Being an atheist is intellectual
That one is an atheist automatically implies that one has the capability to think for himself, as one must not have rejected a widely held belief like God just for the heck of it. Being an intellectual, (and hence atheist) is especially important to all writers. Who will buy their books if the public doesn’t believe that the author is giving them some independent thought?

Being an atheist is secular
In fact, the dictionary meaning of secular doesn’t leave much difference between atheism and secularism. Considering the Indian definition, which means equal respect for all religions, atheist show equal amount of contempt for all, and hence fit the secular bill.

Being an atheist is rational and scientific
The concept of God implies something all-powerful and supernatural. Both these concepts are beyond scientific rationale. Hence God and religion automatically become unscientific and irrational. Acceptance of God requires the humility to accept that there are things beyond human comprehension. Rationalists and scientists are trying to comprehend all the mysteries of the world. Hence a rejection of God is but natural to them.

It would be easy for anyone to dismiss atheism as pop-culture, but atheism has survived for centuries, and I have no doubt it will last as long the concept of God does. After all, there are so many advantages of being an atheist.

Wednesday, April 12, 2006 

I dream of the IIMs

The IIMs had always been a dream for me. My first attempt at the CAT (the entrance exam for the IIMs) was in 2003. Had prepared a lot for it and had a good exam. But the moment I came out of the examination halls, I heard that my effort had been a wasted one, for the CAT papers had been leaked, and the CAT would be reconducted.

The CAT was reconducted in Feb 2004. But somehow, I just couldn’t motivate myself for the same level of preparation. I don’t know whether it was the frustration of the wasted effort, or just my usual complacent attitude, but I wasn’t motivated enough to take the retest. Even with the half-hearted approach, I managed to secure 98.82 percentile. I would have managed to get a few GD/PI calls from some of the IIMs, had it not been for a technicality called sectional cut-offs. My percentile in one of the sections was too low. A case of so-near-yet-so-far!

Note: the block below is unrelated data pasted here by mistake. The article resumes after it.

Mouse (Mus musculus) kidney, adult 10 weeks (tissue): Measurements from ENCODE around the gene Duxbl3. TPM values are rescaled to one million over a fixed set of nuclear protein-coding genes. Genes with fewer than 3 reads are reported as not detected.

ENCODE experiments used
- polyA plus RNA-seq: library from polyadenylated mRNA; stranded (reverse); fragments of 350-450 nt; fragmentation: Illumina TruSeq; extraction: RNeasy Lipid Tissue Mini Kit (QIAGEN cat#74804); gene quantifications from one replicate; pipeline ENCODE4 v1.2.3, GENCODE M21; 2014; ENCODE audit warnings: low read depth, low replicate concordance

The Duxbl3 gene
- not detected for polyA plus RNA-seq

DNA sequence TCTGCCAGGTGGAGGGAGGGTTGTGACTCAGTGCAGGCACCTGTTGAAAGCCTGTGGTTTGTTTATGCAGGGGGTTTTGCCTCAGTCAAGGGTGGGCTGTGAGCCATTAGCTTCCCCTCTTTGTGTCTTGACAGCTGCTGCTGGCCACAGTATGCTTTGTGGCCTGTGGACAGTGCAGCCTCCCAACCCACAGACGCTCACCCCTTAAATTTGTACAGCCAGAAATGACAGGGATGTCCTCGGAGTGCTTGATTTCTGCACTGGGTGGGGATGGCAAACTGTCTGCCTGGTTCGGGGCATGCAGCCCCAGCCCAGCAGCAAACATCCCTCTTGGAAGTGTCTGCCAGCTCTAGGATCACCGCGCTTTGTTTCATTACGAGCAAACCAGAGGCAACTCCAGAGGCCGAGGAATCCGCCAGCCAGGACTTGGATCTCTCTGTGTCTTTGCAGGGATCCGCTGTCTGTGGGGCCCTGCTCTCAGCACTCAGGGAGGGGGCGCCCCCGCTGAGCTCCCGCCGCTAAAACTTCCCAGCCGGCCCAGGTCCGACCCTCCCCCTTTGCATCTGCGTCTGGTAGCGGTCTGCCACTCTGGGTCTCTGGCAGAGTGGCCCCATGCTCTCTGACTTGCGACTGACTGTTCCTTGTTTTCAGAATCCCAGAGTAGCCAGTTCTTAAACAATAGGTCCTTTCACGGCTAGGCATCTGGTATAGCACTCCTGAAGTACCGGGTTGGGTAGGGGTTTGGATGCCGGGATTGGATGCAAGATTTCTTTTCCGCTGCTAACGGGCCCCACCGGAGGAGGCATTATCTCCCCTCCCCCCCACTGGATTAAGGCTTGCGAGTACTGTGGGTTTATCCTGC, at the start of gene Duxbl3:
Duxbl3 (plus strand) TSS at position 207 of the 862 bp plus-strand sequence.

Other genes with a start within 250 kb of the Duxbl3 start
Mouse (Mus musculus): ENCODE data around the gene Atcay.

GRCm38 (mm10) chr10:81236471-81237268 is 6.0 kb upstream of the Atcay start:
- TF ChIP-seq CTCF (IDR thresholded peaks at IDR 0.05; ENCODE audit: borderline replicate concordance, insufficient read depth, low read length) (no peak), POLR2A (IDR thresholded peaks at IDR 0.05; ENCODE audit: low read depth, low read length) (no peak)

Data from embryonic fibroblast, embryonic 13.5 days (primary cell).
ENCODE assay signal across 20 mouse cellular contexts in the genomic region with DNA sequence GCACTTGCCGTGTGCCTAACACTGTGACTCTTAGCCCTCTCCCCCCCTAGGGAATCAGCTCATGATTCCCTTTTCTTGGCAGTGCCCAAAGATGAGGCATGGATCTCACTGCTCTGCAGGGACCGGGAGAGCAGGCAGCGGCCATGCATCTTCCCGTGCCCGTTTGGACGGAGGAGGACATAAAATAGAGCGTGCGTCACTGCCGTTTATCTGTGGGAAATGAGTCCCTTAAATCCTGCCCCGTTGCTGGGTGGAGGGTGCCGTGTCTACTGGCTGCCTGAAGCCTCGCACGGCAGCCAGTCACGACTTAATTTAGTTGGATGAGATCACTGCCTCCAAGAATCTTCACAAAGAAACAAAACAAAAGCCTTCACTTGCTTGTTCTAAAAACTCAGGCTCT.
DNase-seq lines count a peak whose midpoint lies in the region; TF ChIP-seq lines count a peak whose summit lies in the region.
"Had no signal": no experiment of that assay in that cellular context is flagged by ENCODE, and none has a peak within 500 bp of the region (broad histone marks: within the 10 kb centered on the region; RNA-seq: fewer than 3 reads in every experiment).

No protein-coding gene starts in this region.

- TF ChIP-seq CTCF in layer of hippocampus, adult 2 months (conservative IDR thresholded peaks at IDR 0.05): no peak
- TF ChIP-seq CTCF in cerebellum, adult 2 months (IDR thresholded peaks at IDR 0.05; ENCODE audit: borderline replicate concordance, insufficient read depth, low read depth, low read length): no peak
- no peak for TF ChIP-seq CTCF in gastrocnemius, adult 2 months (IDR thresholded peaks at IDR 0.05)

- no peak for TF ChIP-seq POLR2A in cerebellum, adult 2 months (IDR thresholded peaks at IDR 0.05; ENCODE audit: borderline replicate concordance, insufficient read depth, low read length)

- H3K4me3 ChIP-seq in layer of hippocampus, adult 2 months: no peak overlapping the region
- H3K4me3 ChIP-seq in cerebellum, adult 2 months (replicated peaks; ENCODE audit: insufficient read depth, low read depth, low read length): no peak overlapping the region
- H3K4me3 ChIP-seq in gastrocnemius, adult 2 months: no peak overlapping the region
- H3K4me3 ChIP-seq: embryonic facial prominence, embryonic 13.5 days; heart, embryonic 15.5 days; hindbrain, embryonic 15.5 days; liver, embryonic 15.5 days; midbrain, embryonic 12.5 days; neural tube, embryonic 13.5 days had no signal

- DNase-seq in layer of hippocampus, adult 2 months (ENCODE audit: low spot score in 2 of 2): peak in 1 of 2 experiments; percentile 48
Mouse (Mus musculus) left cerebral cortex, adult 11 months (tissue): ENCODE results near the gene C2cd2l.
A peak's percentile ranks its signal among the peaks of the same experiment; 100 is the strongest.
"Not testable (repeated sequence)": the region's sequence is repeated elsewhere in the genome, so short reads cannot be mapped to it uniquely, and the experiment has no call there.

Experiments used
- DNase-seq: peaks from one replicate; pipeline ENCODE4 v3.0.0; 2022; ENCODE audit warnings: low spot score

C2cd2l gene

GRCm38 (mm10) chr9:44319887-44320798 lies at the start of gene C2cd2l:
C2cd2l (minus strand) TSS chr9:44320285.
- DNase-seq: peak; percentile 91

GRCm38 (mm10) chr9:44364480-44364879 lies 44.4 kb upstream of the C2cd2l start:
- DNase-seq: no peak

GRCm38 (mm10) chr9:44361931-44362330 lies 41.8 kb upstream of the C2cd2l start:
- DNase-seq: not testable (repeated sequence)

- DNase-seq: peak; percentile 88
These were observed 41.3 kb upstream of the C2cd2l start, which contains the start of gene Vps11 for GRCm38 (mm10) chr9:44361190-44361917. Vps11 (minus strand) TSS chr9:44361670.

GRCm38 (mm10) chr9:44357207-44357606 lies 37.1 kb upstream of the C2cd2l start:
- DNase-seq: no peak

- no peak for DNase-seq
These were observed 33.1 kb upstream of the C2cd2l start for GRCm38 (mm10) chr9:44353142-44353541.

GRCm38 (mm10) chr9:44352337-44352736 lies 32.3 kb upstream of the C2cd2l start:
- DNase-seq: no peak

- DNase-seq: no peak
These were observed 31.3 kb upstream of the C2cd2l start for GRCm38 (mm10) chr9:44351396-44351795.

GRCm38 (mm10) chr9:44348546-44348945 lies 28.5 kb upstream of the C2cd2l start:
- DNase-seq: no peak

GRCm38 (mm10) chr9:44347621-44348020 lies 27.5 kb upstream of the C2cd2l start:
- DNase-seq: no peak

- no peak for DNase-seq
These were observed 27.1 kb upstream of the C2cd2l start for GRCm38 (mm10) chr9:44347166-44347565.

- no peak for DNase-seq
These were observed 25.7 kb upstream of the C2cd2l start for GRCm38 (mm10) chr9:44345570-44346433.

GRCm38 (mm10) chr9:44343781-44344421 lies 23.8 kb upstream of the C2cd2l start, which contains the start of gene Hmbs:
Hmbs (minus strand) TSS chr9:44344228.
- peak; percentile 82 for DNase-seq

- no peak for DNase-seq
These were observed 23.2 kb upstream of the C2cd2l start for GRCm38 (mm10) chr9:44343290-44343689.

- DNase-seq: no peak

Having not made it to the IIMs in 2004, I joined on of the best Software firms in India. (Yeah! That’s the only option for engineering graduates, irrespective of your discipline of graduation).Simultaneously, I decided (once again) to appear for CAT in 2004. As luck would have it, CAT 2004 came too close to my IT training exam in my company. Caught between a rock and a hard place, I had to divide my attention (I had so little of it anyways) between studying for my IT training, and my CAT. The result? My performance went down in CAT 2004 by more than a percentile and a half. (One percentile corresponds to approx 1750 ranks in the CAT). So I had no hopes of making it.

But the bench period in my software company had frustrated me so much, that by March 2005, I had decided to have another crack at the CAT. So as to avoid jokes from my colleagues, I used to go around saying, “My CAT seems to be a Govt. five year plan. Will be attempted for five years, and yield no results!” Yeah! Laugh at yourself, and the world laughs with you, and not at you. But I was determined to crack the CAT this time.

Some where in June I realised, that staying away from home and looking after myself, in addition to my job, weren’t allowing me enough time to prepare for CAT. So I decided to go back home and join my family business. This allowed me free evenings for my classes, as well as my studies. (Mom’s cooking and care was an added bonus!). I contributed to the company as well, developing the website, and streamlining a few processes. It helped me learn a lot of things I was not exposed to in the IT behemoth I was working for. I was also allowed 2 weeks leave before the CAT. Had a decent CAT, though I felt that I should have performed better in Verbal section, which traditionally had been my strength.